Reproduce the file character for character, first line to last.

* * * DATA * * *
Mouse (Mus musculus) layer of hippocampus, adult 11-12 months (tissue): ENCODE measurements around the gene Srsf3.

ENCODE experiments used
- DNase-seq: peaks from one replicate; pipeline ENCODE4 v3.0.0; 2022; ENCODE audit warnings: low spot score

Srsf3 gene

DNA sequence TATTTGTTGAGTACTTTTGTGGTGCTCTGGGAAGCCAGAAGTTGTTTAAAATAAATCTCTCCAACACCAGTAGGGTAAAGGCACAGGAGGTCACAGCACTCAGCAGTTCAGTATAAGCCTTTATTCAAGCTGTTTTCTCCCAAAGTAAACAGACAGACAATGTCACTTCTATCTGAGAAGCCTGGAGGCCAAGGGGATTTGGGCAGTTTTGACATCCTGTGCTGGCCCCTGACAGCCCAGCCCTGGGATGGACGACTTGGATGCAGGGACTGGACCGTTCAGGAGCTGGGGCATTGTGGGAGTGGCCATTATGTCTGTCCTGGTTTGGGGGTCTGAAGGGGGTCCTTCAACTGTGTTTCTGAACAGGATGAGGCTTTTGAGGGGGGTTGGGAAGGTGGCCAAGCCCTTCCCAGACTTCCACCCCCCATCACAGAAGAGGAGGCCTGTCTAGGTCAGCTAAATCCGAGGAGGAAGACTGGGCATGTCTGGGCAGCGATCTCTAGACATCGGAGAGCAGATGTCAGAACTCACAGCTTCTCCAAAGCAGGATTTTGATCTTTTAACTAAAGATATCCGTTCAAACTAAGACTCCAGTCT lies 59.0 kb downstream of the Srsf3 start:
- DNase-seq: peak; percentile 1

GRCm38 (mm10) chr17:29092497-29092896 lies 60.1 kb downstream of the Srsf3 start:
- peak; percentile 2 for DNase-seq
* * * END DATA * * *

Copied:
Mouse (Mus musculus) layer of hippocampus, adult 11-12 months (tissue): ENCODE measurements around the gene Srsf3.

ENCODE experiments used
- DNase-seq: peaks from one replicate; pipeline ENCODE4 v3.0.0; 2022; ENCODE audit warnings: low spot score

Srsf3 gene

DNA sequence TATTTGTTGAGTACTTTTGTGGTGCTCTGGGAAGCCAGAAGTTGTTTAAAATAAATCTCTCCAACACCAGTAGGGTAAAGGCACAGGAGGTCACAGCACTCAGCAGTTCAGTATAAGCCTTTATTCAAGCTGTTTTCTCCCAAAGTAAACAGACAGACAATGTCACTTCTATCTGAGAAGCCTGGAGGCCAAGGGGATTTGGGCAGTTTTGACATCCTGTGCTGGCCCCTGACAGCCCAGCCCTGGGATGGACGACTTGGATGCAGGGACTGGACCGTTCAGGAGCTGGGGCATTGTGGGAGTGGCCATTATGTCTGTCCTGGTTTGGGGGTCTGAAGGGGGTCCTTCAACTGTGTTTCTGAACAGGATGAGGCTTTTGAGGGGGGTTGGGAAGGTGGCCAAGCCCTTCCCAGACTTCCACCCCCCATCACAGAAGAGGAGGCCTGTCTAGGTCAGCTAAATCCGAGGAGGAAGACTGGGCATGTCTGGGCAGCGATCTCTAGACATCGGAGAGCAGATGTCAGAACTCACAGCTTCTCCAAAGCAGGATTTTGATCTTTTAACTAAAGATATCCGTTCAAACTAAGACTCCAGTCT lies 59.0 kb downstream of the Srsf3 start:
- DNase-seq: peak; percentile 1

GRCm38 (mm10) chr17:29092497-29092896 lies 60.1 kb downstream of the Srsf3 start:
- peak; percentile 2 for DNase-seq